CIA Auditing Contras’ Spending of Secret Aid : Rebel Chieftain Calero and Travel Funds Are Reportedly Targeted by Agency’s Investigation
The CIA, investigating allegations of financial improprieties by Nicaraguan rebel leaders, has begun an audit of the Contras’ use of secret CIA political funds, U.S. and Contra officials said Friday.
Among the main targets of the inquiry is Contra chieftain Adolfo Calero, who has been a major beneficiary of the agency’s covert funding programs since 1981, the officials said. Calero’s rivals within the rebel movement have charged privately that he has diverted official funds to accounts under his personal control, but no evidence of such actions has been made public.
Calero denied those charges Friday, as he has in the past. “I don’t manage the political fund,” he said.
However, the audit is directed at the Contra movement as a whole, not only at Calero, the officials said.
The CIA investigation, which officials said will be more extensive than previous audits of the Contras’ accounts, could become an issue in the continuing debate over U.S. policy in Nicaragua.
Secretary of State James A. Baker III has told members of Congress that he is reviewing the policy and may propose a new U.S. diplomatic initiative before seeking any additional military funding for the Contras.
The rebels currently receive two kinds of aid from the United States: covert political funding from the CIA, which a Contra leader said amounts to $4.8 million per year, and a separate “humanitarian aid” program administered by the Agency for International Development. Congress halted military aid to the Contras in 1987.
The CIA audit covers only the secret political fund, which supports the rebels’ organizational and political work throughout Central America, officials said. The Contras also maintain offices in Miami and Washington, but the CIA is prohibited from funding their operations in the United States.
The audit focuses principally on the Contras’ use of funds provided for their leaders’ travel, one source said.
A CIA spokesman, Bill Baker, refused to confirm or deny reports of the audit.
“We just don’t discuss intelligence activities,” he said.
But a spokesman for the Contras, Bosco Matamoros, confirmed that the audit is under way. He said that the rebels fear that the agency might use it to seek additional control over the Contras’ activities.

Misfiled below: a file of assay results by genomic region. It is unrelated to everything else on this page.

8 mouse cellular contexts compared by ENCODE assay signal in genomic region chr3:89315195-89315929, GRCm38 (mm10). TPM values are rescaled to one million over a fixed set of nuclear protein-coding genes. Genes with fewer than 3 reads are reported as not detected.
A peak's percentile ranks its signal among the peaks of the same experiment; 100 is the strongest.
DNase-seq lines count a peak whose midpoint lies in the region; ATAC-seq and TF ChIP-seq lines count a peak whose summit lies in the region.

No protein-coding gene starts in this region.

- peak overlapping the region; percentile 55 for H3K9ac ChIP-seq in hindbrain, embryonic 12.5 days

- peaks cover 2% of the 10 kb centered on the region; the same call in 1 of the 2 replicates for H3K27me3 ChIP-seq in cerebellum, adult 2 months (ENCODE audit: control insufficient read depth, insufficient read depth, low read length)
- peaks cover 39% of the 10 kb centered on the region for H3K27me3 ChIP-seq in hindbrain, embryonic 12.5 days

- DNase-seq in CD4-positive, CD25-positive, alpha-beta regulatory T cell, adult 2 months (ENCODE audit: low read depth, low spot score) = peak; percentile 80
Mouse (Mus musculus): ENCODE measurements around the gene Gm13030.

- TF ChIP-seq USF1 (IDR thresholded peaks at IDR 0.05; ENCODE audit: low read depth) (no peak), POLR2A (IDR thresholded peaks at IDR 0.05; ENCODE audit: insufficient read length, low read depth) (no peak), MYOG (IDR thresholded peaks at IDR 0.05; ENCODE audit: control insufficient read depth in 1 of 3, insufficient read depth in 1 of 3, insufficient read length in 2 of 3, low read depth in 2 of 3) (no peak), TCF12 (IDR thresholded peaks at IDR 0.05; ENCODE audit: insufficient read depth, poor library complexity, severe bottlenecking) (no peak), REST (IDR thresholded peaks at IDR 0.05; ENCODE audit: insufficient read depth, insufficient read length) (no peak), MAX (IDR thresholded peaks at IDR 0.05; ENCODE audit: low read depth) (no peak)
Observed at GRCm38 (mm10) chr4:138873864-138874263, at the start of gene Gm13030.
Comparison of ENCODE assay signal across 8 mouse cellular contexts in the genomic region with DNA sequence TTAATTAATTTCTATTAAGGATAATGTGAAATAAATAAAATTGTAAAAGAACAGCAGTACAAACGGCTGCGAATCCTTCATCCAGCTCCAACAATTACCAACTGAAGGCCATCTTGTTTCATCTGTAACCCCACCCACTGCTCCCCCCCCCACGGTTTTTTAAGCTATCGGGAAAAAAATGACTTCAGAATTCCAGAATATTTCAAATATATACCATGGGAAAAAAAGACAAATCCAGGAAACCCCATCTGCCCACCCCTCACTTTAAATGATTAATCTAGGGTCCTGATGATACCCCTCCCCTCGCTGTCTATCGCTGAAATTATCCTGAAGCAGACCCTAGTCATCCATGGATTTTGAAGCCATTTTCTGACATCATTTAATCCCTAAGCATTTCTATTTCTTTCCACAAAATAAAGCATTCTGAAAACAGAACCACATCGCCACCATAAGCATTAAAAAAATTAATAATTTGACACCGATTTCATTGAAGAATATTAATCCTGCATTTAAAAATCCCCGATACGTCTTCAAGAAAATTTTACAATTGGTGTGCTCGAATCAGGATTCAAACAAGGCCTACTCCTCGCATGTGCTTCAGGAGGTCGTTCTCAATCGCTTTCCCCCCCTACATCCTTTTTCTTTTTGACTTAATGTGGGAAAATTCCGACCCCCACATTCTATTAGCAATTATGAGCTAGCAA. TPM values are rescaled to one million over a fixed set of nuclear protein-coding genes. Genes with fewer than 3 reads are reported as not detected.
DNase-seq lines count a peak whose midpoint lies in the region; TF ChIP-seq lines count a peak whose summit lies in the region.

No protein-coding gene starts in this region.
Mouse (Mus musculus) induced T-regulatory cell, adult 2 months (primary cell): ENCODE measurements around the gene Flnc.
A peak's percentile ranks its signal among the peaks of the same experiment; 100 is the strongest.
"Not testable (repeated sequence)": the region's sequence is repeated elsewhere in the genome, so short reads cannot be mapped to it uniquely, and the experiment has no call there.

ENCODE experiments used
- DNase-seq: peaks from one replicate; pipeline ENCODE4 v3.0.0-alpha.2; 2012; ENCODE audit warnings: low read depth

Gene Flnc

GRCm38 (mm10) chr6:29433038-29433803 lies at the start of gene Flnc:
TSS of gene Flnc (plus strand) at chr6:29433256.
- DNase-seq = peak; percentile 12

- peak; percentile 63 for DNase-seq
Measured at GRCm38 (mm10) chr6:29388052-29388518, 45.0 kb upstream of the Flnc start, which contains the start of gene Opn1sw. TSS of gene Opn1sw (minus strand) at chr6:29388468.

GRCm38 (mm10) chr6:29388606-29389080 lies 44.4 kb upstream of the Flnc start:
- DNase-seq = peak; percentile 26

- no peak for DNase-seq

“The U.S. government has a right to ask questions about how we have managed funds and to have the questions answered,” Matamoros said. “But we hope that this is not being used (to look for) a way to change your policies.
“We have a good accounting system, with a good mechanism of verification,” he added.
Aristides Sanchez, another rebel leader, said that the Contras have nine accountants to monitor every expenditure of U.S. aid. He said that U.S. government auditors inspect the books at rebel headquarters in Miami at the end of each month.
Sanchez and Calero said that they knew of no extraordinary audit under way.
Other rebel leaders said that the routine audits are done by congressional investigators, not the CIA. Asked who is looking at the Contras’ records now, Calero said, “I don’t ask if he is from the CIA.”
The Contras have been bitterly divided for several months over issues of both power and strategy. The most moderate of the Contra leaders, Alfredo Cesar, has been urging the rebels to be more aggressive in seeking peace negotiations with the Marxist-led Sandinista regime in Managua. Calero, who is one of the most conservative Contras, has been more skeptical of such negotiations.
In recent months, U.S. and Contra officials said, that dispute has spilled over into internal arguments over who controls the CIA-provided political funding.
“In every organization, there are people who are dissatisfied and complain about the way things are run,” Sanchez said in denying any financial mismanagement. “This is normal in politics.”
Feuding among the Contras has prompted some friction between the State Department, which has largely supported Cesar, and the CIA, which has tended to back Calero, according to U.S. and rebel officials.
“I don’t think the agency intended to target Calero when this audit began but that’s where the problems are to be found,” a well-informed congressional aide said.
Cesar said that he was not aware of the audit and has no reason to be investigated because, in the division of Contra labor, he is in charge of negotiations. Calero is in charge of international relations.
“Calero was the only one who managed the Iran-Contra funds, but that was a long time ago,” in 1985-86, Cesar said. “As far as I’m concerned, nothing was ever clarified” about Calero’s use of those funds, but Cesar said that he never has pressed for an audit since joining the rebel movement’s leadership board in May, 1987.
Last October, Cesar drew up a detailed proposal for peace talks with the Sandinistas. After a good deal of internal discussion, the rest of the leadership board is still opposed to two key provisions of Cesar’s plan: for reconstruction aid to the Nicaragua regime, if it complies with a peace agreement, and a flexible timetable for elections in that country.
One sign of the split is that Cesar said he is traveling on his own to the Feb. 2 inauguration of Venezuelan President-elect Carlos Andres Perez. He says that he is the only Contra leader invited.
“Some of the others may be there, too, but not as an official delegation,” he said.
Times staff writer Richard Boudreaux contributed to this story from Miami.